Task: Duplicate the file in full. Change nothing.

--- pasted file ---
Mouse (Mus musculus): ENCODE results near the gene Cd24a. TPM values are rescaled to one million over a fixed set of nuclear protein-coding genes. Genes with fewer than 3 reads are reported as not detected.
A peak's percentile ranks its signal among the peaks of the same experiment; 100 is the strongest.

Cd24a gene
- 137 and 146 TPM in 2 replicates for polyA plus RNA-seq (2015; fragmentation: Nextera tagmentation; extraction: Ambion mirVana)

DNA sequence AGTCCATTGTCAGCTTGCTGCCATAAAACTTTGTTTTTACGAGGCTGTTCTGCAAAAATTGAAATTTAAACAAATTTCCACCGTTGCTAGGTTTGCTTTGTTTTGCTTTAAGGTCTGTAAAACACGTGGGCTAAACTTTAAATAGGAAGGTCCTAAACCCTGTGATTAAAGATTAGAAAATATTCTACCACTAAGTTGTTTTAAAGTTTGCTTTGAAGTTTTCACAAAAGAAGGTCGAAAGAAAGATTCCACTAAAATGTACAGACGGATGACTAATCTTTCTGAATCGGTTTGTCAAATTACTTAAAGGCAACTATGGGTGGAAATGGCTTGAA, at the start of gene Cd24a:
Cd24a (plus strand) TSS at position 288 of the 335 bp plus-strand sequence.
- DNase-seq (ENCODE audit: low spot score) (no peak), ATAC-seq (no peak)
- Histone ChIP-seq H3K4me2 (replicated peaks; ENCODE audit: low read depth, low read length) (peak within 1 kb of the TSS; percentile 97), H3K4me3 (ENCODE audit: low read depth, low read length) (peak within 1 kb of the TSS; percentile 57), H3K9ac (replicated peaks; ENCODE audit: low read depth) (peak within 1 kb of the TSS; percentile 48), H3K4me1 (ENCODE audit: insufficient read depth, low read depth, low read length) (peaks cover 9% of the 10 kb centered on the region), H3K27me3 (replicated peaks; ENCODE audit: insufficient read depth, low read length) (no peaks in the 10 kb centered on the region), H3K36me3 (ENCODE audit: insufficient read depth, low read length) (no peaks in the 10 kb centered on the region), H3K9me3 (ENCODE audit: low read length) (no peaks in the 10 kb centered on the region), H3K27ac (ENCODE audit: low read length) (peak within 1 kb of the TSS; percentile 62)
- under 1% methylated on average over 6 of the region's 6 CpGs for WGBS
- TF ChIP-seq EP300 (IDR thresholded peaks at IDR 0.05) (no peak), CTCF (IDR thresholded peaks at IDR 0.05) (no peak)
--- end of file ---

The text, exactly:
Mouse (Mus musculus): ENCODE results near the gene Cd24a. TPM values are rescaled to one million over a fixed set of nuclear protein-coding genes. Genes with fewer than 3 reads are reported as not detected.
A peak's percentile ranks its signal among the peaks of the same experiment; 100 is the strongest.

Cd24a gene
- 137 and 146 TPM in 2 replicates for polyA plus RNA-seq (2015; fragmentation: Nextera tagmentation; extraction: Ambion mirVana)

DNA sequence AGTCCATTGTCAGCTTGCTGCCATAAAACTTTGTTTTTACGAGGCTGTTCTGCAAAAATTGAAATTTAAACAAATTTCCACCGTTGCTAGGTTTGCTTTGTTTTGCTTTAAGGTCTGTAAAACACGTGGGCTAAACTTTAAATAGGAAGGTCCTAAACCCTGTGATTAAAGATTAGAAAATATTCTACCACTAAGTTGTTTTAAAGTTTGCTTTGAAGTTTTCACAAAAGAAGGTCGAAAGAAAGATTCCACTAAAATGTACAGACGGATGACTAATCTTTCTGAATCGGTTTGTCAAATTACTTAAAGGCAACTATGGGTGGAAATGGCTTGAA, at the start of gene Cd24a:
Cd24a (plus strand) TSS at position 288 of the 335 bp plus-strand sequence.
- DNase-seq (ENCODE audit: low spot score) (no peak), ATAC-seq (no peak)
- Histone ChIP-seq H3K4me2 (replicated peaks; ENCODE audit: low read depth, low read length) (peak within 1 kb of the TSS; percentile 97), H3K4me3 (ENCODE audit: low read depth, low read length) (peak within 1 kb of the TSS; percentile 57), H3K9ac (replicated peaks; ENCODE audit: low read depth) (peak within 1 kb of the TSS; percentile 48), H3K4me1 (ENCODE audit: insufficient read depth, low read depth, low read length) (peaks cover 9% of the 10 kb centered on the region), H3K27me3 (replicated peaks; ENCODE audit: insufficient read depth, low read length) (no peaks in the 10 kb centered on the region), H3K36me3 (ENCODE audit: insufficient read depth, low read length) (no peaks in the 10 kb centered on the region), H3K9me3 (ENCODE audit: low read length) (no peaks in the 10 kb centered on the region), H3K27ac (ENCODE audit: low read length) (peak within 1 kb of the TSS; percentile 62)
- under 1% methylated on average over 6 of the region's 6 CpGs for WGBS
- TF ChIP-seq EP300 (IDR thresholded peaks at IDR 0.05) (no peak), CTCF (IDR thresholded peaks at IDR 0.05) (no peak)